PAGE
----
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Wheeler v. State

Court of Appeals of Alaska
Dec 20, 2006
Court of Appeals No. A-9448 (Alaska Ct. App. Dec. 20, 2006)


Court of Appeals No. A-9448.

December 20, 2006.

Appeal from the Superior Court, Third Judicial District, Palmer, Beverly W. Cutler, Judge, Trial Court No. 3PA-02-1173 CI.

James P. Wheeler, in propria persona, Florence, Arizona, for the Appellant.

Kenneth M. Rosenstein, Assistant Attorney General, Office of Special Prosecutions and Appeals, Anchorage, and David W. MÁrquez, Attorney General, Juneau, for the Appellee.

Before: Coats, Chief Judge, and Mannheimer and Stewart, Judges.


James P. Wheeler was convicted of first-degree murder for killing Robert Dawson in Wasilla in October 1993. In January 1995, the superior court sentenced Wheeler and imposed a 99-year term of imprisonment. Wheeler did not appeal.

Several years later, on September 12, 2002, Wheeler filed a pro se petition for a writ of habeas corpus. The superior court granted the State's unopposed motion to convert the petition to an application for post-conviction relief. Ultimately, Wheeler filed an application for post-conviction relief.

Alaska Rule of Criminal Procedure 35.1©) provides that an application for post-conviction relief must be filed within the time limitations set out in AS 12.72.020. Alaska Statute 12.72.020(a)(3)(A) requires the application to be filed within two years of the entry of the judgment of conviction if there is no appeal. Wheeler's judgment was entered on January 31, 1995. Wheeler did not file his application until 2002. Thus Wheeler's application was barred because it was untimely.

Even without considering this procedural bar, Wheeler's substantive claims have no merit. Wheeler claimed that he was illegally sentenced for first-degree murder because the indictment and the judgment cite the second-degree murder statute, AS 11.41.110(a)(1)(A), rather than the first-degree murder statute, AS 11.41.100(a). However, Superior Court Judge Beverly W. Cutler found that the citation to the second-degree murder statute was a "typographical error" and that there was no question that Wheeler was tried and convicted of first-degree murder. (The indictment charges the elements of first-degree murder: "The grand jury charges . . . that . . . Wheeler, with intent to cause the death of another person, did cause the death of Robert (Hank) Dawson.")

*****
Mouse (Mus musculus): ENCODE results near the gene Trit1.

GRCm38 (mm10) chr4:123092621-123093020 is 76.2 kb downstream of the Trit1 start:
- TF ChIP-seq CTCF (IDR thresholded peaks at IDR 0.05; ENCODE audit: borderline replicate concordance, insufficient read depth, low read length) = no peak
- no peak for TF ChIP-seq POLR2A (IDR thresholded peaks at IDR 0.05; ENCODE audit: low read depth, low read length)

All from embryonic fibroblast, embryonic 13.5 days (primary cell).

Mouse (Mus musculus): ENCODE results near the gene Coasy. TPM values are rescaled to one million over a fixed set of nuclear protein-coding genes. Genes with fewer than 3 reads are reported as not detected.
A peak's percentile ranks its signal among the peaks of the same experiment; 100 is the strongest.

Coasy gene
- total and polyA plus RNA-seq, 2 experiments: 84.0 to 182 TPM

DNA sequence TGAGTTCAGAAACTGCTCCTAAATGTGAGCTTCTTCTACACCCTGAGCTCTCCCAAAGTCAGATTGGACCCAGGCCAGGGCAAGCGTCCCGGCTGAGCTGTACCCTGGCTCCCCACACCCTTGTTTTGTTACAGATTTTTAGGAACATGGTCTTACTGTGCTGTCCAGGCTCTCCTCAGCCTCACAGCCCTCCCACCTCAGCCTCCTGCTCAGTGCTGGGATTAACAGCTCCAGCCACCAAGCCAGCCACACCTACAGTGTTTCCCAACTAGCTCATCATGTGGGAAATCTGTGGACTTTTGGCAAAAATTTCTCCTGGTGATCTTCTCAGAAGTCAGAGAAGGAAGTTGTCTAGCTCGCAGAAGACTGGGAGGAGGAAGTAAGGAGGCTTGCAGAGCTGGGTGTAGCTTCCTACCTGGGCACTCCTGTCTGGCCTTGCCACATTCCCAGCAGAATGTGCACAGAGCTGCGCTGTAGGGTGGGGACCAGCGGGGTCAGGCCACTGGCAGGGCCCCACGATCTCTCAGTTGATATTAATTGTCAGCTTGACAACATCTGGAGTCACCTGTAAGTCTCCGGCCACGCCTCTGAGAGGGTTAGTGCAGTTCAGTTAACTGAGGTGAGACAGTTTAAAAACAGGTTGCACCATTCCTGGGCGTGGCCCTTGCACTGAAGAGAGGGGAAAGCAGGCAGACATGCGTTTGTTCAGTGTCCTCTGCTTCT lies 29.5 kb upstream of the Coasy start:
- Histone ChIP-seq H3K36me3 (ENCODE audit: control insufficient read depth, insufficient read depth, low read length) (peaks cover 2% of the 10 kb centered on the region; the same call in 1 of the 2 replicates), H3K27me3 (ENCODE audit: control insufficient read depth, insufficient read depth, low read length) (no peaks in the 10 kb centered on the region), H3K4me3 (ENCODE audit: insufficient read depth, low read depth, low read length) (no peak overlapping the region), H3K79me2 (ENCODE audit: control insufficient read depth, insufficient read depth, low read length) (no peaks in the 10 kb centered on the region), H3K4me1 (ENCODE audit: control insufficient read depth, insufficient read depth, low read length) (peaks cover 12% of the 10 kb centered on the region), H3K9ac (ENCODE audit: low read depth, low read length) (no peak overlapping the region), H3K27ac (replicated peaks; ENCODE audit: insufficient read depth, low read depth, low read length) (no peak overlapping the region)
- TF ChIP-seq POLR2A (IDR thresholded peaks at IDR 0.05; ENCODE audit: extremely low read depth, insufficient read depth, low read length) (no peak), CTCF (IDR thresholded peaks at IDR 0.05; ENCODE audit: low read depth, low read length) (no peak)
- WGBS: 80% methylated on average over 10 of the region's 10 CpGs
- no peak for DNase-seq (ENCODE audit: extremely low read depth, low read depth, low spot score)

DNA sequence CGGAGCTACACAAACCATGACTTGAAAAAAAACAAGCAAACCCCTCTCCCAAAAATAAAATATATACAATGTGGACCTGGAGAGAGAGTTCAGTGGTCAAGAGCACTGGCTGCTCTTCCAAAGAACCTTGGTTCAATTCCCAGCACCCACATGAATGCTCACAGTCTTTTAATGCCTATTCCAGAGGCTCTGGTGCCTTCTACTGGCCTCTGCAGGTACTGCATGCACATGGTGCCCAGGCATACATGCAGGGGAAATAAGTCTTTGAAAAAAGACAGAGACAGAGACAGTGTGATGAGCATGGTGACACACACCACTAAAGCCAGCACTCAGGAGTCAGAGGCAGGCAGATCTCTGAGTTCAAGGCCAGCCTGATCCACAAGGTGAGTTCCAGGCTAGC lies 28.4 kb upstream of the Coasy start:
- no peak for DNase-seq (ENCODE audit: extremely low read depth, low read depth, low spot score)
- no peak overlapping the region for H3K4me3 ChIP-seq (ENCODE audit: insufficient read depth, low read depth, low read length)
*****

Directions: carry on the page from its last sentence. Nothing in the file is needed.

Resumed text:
See AS 11.41.100(a).

Furthermore, this issue is barred because it could have been raised in a direct appeal. Alaska Statute 12.72.020(a)(2) provides that a post-conviction relief claim is barred when it "could have been but was not" raised on direct appeal.

Wheeler also argues that his 99-year sentence for first-degree murder violates his Sixth Amendment right to a jury trial as defined in Blakely v. Washington. Blakely stands for the proposition that "when a sentencing judge has no authority to exceed a specified sentencing ceiling unless particular aggravating factors are proved, the defendant has a right to demand a jury trial on those aggravating factors."

Haag v. State, 117 P.3d 775, 782 (Alaska App. 2005).

First-degree murder is an unclassified felony with a sentencing range of 20 to 99 years. A sentencing judge is authorized to impose any penalty within that range once the defendant is convicted of first-degree murder. Stated another way, the sentencing judge's authority to impose a sentence within the 20-to 99-year statutory range does not turn on the sentencing judge finding any additional facts. Thus, Blakely presents no obstacle to a sentencing court's decision to impose a term to serve within the 20-to 99-year range for first-degree murder. Conclusion

AS 11.41.100; AS 12.55.125(a).

See Carlson v. State, 128 P.3d 197, 209-10 (Alaska App. 2006).

The judgment of the superior court is AFFIRMED.

Summaries of

Wheeler v. State

Court of Appeals of Alaska
Dec 20, 2006
Court of Appeals No. A-9448 (Alaska Ct. App. Dec. 20, 2006)
Case details for

Wheeler v. State

Case Details

Full title:JAMES P. WHEELER, Appellant v. STATE OF ALASKA, Appellee

Court:Court of Appeals of Alaska

Date published: Dec 20, 2006


Court of Appeals No. A-9448 (Alaska Ct. App. Dec. 20, 2006)